Brethren: It is written that Abraham had two sons: the one by a bondwoman, and the other by a free-woman: but he who was of the bondwoman was born according to the flesh: but he of the free-woman was by promise: which things are said by an allegory: for these are the two testaments. The one from Mount Sina engendering unto bondage: which is Agar: for Sina is a mountain in Arabia, which hath affinity to that Jerusalem which now is, and is in bondage with her children. But that Jerusalem which is above is free, which is our mother. For it is written: Rejoice thou barren, that bearest not: break forth and cry, thou that travailest not; for many are the children of the desolate, more than of her that hath a husband. Now, we, brethren, as Isaac was, are the children of promise. But as then he, that was born according to the flesh, persecuted him that was after the spirit: so also, it is now. But what saith the Scripture?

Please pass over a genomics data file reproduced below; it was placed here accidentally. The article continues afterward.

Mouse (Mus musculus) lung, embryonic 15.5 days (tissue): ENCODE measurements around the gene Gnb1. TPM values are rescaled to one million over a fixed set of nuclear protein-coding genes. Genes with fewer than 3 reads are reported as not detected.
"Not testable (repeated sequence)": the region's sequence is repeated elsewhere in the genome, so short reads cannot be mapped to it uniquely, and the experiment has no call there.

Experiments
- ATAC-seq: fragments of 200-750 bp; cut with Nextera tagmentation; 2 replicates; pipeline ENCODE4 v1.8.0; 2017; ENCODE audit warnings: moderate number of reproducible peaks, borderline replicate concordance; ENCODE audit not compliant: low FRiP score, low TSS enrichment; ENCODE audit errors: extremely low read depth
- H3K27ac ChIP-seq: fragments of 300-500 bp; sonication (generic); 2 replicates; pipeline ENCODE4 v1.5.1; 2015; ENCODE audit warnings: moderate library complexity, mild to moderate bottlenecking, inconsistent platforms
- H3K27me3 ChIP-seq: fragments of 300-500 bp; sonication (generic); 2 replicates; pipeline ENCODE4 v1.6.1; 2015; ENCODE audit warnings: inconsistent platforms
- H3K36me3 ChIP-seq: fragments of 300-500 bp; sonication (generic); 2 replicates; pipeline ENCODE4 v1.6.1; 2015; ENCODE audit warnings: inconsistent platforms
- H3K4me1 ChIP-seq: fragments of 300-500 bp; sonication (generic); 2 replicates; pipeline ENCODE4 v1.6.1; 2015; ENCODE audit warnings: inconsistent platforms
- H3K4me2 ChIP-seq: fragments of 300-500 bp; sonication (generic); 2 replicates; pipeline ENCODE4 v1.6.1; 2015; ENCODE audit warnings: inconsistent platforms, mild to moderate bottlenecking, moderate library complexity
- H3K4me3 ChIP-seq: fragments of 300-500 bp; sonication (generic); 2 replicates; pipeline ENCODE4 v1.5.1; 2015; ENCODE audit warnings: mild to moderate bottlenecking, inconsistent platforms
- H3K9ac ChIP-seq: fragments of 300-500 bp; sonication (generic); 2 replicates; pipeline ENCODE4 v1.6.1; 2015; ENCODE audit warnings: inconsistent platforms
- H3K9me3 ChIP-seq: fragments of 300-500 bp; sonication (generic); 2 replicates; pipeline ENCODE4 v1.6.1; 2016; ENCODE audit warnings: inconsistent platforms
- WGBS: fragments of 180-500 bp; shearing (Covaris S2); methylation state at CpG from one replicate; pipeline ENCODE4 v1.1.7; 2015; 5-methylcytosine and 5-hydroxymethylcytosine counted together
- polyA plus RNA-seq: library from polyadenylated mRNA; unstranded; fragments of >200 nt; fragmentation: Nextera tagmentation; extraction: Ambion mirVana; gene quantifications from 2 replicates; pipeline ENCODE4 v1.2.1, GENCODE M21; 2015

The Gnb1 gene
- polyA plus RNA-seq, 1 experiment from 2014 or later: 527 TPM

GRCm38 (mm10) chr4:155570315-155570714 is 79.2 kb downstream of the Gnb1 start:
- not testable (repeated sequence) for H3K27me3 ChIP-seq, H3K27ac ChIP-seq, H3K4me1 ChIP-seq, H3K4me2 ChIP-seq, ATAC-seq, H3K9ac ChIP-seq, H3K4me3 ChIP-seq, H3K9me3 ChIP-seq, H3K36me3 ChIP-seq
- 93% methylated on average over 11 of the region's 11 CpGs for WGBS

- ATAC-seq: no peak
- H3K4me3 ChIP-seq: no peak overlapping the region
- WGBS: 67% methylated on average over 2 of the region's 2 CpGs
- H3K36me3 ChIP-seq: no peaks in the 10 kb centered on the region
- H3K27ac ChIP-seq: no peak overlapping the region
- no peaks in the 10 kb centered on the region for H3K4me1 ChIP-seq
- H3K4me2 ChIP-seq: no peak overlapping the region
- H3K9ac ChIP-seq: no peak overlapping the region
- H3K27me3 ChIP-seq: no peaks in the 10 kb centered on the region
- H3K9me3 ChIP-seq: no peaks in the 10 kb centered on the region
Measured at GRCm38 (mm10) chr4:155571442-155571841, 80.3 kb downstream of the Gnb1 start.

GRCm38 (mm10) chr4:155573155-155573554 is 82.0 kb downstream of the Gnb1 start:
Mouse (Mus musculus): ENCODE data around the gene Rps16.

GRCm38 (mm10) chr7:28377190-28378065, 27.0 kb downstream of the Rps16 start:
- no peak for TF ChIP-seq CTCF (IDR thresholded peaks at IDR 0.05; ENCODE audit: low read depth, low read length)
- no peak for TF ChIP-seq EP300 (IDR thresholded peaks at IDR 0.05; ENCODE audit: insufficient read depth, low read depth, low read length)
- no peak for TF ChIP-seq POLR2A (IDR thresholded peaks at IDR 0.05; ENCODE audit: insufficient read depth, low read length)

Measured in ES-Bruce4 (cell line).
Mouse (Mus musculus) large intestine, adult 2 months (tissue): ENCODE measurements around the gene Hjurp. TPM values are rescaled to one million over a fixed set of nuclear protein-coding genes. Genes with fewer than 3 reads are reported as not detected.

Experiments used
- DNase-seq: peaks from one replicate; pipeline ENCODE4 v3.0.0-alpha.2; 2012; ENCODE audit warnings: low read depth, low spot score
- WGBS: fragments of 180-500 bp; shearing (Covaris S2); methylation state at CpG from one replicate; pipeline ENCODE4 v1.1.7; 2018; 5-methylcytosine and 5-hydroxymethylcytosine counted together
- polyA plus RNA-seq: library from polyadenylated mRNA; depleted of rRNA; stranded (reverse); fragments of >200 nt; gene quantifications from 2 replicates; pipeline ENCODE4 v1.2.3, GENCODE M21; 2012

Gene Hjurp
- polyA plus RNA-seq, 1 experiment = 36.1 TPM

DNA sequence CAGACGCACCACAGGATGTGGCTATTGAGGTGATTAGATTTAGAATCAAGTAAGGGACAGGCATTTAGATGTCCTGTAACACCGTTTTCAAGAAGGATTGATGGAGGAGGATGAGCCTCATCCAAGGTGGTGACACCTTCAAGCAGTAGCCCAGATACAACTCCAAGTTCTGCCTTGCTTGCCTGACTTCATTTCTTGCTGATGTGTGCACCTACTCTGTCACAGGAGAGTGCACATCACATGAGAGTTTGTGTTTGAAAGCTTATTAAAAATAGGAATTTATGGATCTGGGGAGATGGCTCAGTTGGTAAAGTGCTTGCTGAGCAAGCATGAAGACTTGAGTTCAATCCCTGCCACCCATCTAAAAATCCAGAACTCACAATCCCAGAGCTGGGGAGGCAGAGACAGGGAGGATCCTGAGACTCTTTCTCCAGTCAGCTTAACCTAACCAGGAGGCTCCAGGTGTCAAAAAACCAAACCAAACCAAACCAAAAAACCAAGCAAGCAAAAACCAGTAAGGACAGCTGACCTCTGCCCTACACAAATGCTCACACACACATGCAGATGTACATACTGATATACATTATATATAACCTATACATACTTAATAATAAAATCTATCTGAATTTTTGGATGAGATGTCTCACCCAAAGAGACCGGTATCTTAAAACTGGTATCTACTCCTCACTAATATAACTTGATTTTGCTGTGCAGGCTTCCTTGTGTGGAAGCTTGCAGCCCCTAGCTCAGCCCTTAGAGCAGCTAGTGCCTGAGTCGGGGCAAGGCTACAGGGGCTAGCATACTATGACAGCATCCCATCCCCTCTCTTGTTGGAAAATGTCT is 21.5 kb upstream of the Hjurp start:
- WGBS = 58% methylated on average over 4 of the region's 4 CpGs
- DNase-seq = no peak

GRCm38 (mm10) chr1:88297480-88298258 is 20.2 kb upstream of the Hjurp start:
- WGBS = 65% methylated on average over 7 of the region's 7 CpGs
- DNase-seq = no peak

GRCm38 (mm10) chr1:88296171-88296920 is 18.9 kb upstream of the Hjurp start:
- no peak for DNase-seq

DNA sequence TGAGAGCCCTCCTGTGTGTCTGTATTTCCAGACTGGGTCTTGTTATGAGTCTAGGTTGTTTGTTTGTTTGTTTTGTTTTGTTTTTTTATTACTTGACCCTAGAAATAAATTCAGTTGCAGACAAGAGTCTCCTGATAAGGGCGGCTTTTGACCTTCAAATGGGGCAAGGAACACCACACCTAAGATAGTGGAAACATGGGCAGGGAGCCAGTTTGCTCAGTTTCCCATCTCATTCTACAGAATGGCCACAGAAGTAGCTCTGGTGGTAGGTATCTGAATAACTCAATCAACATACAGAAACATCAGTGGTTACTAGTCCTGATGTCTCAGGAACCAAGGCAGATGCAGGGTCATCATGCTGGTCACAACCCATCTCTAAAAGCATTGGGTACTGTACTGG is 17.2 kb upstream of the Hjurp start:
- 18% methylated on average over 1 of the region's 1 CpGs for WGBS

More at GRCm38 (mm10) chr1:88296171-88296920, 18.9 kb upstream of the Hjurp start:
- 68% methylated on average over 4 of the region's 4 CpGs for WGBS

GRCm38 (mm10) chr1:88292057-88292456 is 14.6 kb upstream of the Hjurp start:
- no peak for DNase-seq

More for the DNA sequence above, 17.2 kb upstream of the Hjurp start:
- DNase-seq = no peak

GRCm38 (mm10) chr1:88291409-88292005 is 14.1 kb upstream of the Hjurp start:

Cast out the bondwoman and her son; for the son of the bondwoman shall not be heir with the son of the freewoman. So then, brethren, we are not the children of the bondwoman, but of the free: by the freedom wherewith Christ hath made us free. 


The Jews, typified by Agar, served God like servants, from fear of punishment and in the hope of rewards. Christians, typified by Sara, lift up their hands to Him as their Father, and if they fulfil His will faithfully will become partakers of His glory in heaven. 


O Jesus, grant that by fasting, prayer, and patience under persecution I may partake in Thy sufferings and be found worthy of Thy divine promises and Thy eternal consolations in the heavenly Jerusalem. Amen.